In his latest book titled After You Believe: Why Christian Character Matters, the great N.T. Wright says that what the disciples discovered in Jesus was “a way of being human which nobody had ever imagined before. This was a way of generosity and forgiveness, a way of self-emptying and a determination to put everyone else’s needs first. . . .” It was the way of “humility, charity, patience, and chastity,” something unthinkable as virtues to the ancient Greeks.
“A way of being human which nobody had ever imagined before” — that’s what got my attention. What was this way, this radically new way? Wright outlines some of its content here, and as we read this list of virtues, we realize it is still beyond what our world can imagine. But think about it. It was “a way of being human” that exploded on the scene and literally changed the world. It challenged all notions of the way toward human flourishing, and it still sits radically as a challenge to our notions of what it means to live our lives or ways that we might build our communities.
“Christian virtue,” Wright goes on to say, “isn’t about you — your happiness, your fulfillment, your self-realization.” Somehow we’ve got this one turned around. So much of what we read and hear in Christian teaching, and of course preeminently in the teaching of the culture, is that it is precisely about my happiness and my fulfillment. In our highly individualized culture, what else could it possibly be about?
No, says Wright, Christian character formation is “about God and God’s kingdom, and your discovery of genuine human existence by the paradoxical route — the route God himself took in Jesus Christ! — of giving yourself away, of generous love which constantly refuses to take center stage.”
“Generosity, forgiveness, humility, charity, patience — I can’t be that!” That’s our first response, isn’t it? It certainly is mine. I find myself thinking how often I fall short of these ways of living day in and day out. I get wrapped up in the old patterns of guilt and worry about not measuring up to the way I ought to be living out my life.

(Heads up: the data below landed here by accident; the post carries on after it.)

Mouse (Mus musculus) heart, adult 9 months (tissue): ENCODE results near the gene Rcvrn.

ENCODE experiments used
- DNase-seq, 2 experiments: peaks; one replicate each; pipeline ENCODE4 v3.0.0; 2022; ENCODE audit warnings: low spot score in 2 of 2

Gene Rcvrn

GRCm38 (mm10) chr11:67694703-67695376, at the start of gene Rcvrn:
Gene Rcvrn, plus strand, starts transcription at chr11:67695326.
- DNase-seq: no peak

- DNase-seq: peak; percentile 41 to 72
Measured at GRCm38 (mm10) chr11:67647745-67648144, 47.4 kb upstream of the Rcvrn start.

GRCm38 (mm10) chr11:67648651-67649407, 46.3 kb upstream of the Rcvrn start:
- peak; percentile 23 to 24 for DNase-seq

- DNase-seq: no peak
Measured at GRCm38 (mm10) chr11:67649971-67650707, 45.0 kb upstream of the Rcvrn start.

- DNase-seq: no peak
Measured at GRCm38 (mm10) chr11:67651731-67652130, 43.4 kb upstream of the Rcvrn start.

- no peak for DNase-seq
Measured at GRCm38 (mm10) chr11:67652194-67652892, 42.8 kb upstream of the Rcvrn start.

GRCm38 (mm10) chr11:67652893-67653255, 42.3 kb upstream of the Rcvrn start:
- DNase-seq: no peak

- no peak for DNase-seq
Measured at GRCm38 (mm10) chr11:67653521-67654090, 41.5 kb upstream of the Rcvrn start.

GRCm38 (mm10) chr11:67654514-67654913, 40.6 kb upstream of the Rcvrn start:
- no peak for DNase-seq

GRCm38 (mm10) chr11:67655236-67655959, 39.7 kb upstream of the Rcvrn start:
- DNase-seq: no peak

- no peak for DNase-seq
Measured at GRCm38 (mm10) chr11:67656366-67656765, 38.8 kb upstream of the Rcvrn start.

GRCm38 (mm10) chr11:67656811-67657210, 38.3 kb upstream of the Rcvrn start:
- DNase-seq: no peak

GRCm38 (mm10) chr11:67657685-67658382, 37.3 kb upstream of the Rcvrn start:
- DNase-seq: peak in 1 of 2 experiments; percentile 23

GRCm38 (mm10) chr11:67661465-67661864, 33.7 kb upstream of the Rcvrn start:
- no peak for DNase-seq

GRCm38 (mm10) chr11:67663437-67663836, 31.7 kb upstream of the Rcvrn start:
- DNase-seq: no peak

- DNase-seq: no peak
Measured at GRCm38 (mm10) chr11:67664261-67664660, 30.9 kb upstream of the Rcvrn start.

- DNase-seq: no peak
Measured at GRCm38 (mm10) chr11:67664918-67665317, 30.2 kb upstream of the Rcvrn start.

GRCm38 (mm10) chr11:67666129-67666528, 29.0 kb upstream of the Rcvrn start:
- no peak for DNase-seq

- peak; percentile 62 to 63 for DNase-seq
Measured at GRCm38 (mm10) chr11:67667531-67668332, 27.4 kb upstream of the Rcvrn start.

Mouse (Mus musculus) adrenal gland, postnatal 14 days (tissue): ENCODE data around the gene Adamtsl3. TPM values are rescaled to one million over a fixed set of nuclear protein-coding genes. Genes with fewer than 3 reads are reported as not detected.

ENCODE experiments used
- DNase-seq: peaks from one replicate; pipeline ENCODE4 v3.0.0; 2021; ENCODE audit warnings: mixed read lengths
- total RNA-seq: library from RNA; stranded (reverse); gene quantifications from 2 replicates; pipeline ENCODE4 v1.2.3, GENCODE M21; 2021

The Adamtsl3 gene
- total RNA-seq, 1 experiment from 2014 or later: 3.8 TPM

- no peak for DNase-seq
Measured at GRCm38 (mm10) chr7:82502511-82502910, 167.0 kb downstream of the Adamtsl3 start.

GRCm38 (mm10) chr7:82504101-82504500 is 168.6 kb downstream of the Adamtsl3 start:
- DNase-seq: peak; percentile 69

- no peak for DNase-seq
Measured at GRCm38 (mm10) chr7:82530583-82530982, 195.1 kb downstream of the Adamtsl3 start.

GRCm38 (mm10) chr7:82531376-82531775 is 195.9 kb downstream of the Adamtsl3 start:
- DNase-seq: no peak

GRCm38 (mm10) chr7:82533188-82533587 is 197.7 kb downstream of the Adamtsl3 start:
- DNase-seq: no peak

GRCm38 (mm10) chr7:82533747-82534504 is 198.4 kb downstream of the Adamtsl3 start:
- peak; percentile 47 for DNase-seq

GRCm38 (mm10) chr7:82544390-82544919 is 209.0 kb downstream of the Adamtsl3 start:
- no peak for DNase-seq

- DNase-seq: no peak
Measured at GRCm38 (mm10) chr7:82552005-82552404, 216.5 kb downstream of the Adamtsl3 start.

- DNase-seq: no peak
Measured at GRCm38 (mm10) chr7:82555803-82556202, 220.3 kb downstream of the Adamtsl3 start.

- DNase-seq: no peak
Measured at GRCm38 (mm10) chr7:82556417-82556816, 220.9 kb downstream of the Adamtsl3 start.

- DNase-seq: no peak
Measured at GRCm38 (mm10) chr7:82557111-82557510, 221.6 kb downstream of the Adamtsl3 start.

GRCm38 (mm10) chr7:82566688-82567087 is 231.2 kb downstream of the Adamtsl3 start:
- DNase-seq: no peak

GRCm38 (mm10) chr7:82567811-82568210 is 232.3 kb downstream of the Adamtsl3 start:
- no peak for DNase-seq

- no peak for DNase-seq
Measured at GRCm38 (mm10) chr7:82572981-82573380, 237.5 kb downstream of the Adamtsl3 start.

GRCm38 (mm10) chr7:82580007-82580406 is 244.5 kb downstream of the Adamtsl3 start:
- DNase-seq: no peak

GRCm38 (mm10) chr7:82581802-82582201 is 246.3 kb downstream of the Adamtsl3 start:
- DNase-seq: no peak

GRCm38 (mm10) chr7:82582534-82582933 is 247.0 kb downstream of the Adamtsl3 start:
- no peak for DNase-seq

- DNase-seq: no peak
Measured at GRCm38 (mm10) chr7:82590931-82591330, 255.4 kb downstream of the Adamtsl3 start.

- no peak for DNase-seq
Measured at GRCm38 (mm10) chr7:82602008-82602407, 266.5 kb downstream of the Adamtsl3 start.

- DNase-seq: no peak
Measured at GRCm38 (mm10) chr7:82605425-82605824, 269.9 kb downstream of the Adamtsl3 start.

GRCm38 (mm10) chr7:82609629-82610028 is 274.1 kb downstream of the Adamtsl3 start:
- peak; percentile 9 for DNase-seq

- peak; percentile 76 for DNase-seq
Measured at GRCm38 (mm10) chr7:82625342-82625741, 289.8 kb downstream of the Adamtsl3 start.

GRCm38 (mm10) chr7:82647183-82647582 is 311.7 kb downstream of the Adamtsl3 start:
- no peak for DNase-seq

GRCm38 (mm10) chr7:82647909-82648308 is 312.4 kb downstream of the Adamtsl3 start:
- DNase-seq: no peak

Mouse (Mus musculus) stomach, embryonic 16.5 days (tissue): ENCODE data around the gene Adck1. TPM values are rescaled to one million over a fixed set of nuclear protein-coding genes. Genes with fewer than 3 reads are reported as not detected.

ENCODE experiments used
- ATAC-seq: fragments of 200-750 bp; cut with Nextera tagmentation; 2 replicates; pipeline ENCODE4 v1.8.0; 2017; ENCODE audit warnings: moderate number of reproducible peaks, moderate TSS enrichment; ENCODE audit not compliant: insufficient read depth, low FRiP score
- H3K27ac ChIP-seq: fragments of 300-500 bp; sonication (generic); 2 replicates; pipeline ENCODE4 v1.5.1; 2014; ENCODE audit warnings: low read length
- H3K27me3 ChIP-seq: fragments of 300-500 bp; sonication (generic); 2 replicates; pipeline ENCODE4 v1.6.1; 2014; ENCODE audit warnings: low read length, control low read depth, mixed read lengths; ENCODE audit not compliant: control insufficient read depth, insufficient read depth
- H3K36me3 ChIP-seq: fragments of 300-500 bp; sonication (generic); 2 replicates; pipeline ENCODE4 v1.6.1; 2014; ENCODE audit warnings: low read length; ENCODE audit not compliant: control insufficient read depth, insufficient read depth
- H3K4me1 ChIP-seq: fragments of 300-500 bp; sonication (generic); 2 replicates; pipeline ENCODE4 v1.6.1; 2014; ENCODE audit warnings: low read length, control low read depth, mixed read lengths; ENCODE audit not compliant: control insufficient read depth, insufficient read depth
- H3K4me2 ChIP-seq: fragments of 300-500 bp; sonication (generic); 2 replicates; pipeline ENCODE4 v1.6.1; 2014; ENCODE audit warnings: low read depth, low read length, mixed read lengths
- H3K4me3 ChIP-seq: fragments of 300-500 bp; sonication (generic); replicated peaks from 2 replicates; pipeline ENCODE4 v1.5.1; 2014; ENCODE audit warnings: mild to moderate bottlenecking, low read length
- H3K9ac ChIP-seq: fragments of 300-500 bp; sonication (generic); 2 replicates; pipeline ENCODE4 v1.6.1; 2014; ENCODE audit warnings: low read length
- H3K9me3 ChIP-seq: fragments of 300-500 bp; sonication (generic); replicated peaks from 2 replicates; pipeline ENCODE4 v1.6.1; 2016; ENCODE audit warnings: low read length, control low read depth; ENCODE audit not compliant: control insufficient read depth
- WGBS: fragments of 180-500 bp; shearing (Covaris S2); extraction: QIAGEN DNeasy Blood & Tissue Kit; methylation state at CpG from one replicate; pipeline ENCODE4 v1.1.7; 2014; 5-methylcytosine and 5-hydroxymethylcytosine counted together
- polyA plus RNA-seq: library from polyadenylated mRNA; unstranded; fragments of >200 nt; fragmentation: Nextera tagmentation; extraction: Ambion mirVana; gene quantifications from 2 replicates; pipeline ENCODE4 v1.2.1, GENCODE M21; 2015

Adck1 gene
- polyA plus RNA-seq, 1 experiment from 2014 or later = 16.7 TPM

But what I love about Wright’s amazing book is that he does not let us off the hook so easily.
It takes work, but it is doable. It takes discipline, but surely anything worthwhile takes discipline. Rest assured, says Wright, that “it’s no good hoping that because you’ve been converted, because you attend church, because you say your prayers, because you have Christian friends, you are going to discover that the qualities of kindness, gentleness, humility, and the rest just happen, without any effort on your part.”
As Wright opens up Paul’s teaching on character formation, we see that we can actually “put on” Christian character. We actually “put off” behavior that is contrary and destructive. It “is a matter of consciously deciding, again and again, to do certain things in certain ways, to create patterns of memory and imagination deep within the psyche and, as we saw from contemporary neuroscience, deep within the actual physical structure of our mysterious brain.”
We’ve got to develop these habits of the heart. We’ve got to engage in the “renewing of our minds,” as Paul says in Romans. Once we believe, we’ve got to think about these things and practice them.
This is very cool, isn’t it? This is the stuff that can change our lives into a “a way of being human which nobody had ever imagined before.” This is what the disciples found in Jesus: a “discovery of genuine human existence” that changed the world.
In the end that discovery leads us to go about “doing things which bring God’s wisdom and glory to birth in the world.” Very cool, to be sure.